Later that summer Italy’s World Cup campaign got off to the worst possible start: a 1-0 defeat to the Republic of Ireland at the Giants Stadium in New Jersey. In their next game against Norway things only got worse. Goalkeeper Gianluca Pagliuca received a red card in the first half for handling outside the box. In order to bring on reserve ‘keeper Luca Marchegiani, coach Arrigo Sacchi removed Roberto Baggio, much to the amazement of the watching world — and to Baggio himself. Fortunately another Baggio, the tall midfielder Dino, was on hand to head home a winner for the ten men. Later in the game Franco Baresi’s involvement in the tournament was plunged into further jeopardy after the veteran defender hobbled off with a damaged meniscus. Sacchi had been criticised before the tournament for his squad selection. Neither the young Milan full-back Christian Panucci nor an in-form Gianluca Vialli had made the cut. Now, with the competition underway, Sacchi seemed undecided, switching back and forth between Pierluigi Casiraghi and Daniele Massaro as partners for Roberto Baggio. Meanwhile, Lazio’s Giuseppe Signori — Serie A’s capocannoniere for the last two seasons — was relegated to the left of midfield. When the Azzurri faced Mexico in their final group game in Washington, D.C., Casiraghi was replaced by Massaro at half-time. The Milan forward’s first contribution was to fire Italy into the lead just two minutes later. Marcelino Bernal equalised for the Mexicans but the 1-1 draw the RFK Stadium was enough for Italy to squeeze through to the second round in third place.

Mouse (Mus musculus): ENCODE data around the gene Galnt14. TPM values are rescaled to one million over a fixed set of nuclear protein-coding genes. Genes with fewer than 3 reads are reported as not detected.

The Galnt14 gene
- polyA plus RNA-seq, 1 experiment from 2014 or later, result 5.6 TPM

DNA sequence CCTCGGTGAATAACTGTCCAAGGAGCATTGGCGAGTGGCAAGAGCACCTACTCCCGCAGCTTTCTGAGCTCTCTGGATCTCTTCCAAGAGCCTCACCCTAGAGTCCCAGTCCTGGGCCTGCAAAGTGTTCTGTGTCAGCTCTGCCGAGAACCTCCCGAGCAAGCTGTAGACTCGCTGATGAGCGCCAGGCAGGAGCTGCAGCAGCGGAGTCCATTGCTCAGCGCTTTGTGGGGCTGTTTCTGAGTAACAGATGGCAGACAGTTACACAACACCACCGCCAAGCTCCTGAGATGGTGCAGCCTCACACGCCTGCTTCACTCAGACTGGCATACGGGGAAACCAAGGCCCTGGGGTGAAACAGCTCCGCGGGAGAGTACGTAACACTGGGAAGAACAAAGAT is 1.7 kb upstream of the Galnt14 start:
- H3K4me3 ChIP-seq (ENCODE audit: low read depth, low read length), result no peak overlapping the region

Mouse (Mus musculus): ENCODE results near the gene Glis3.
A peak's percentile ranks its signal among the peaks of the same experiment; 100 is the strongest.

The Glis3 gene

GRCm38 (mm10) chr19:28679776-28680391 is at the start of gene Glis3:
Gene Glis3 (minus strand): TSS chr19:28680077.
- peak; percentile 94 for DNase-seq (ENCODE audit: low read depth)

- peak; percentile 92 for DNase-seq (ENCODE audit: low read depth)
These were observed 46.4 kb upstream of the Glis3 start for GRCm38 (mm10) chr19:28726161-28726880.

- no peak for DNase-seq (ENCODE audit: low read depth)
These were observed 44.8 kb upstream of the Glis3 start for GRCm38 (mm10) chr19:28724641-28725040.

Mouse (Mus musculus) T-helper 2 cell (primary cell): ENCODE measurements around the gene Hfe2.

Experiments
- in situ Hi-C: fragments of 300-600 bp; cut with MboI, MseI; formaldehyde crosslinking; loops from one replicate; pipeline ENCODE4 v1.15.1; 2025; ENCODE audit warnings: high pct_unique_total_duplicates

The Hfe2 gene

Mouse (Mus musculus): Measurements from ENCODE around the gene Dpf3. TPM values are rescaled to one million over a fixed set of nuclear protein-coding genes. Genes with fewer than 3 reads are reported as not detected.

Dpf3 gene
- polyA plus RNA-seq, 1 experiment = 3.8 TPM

It was against Nigeria in Boston that Roberto Baggio slipped into the role of Italy’s saviour. Again playing with ten men, after Gianfranco Zola’s harsh dismissal, Italy were moments away from elimination when Il Divin Codino latched onto a ball from Roberto Mussi to slot home an equaliser with seconds to spare. In extra-time Baggio got his second — a penalty which he dispatched in off the post — to secure his side’s place in the quarter-finals. I was driving through northern Italy the day the Azzurri faced Spain, and shortly after exiting the autostrada we asked the man in the toll booth the score (he had the game on a miniature TV). “Uno-zero, Dino Baggio” he responded. Indeed Dino had opened the scoring with an unstoppable drive from distance. We arrived at a bar in Serriciolo (a place I’ve written about at greater length here) to see Spain gain the upper hand in the second half, equalising through José Caminero. Only a last-ditch save by Pagliuca (with his feet) and and a brilliant tackle by Alessandro Costacurta prevented Italy from going behind. For efficiency and to avoid confusion RAI commentator Bruno Pizzul had taken to referring to the two Baggios by their first names only, so maybe I’ll do the same here. Extra-time loomed, when Signori reached Nicola Berti’s chipped ball and lofted a pass beyond the last Spanish defender and into Roberto’s path. The Juventus forward beat Zubizarreta to the ball, took it wide of the Spanish goalkeeper and slotted home from the a tight angle under the stretching leg of Abelardo. Once again Italy had left it late, but there was still time for Mauro Tassotti to fling a vicious elbow into the face of Luis Enrique. After the game, the 34-year-old defender received a nine-match ban, effectively ending his Italy career. Had the referee spotted the incident, it would have resulted in a certain penalty for Spain.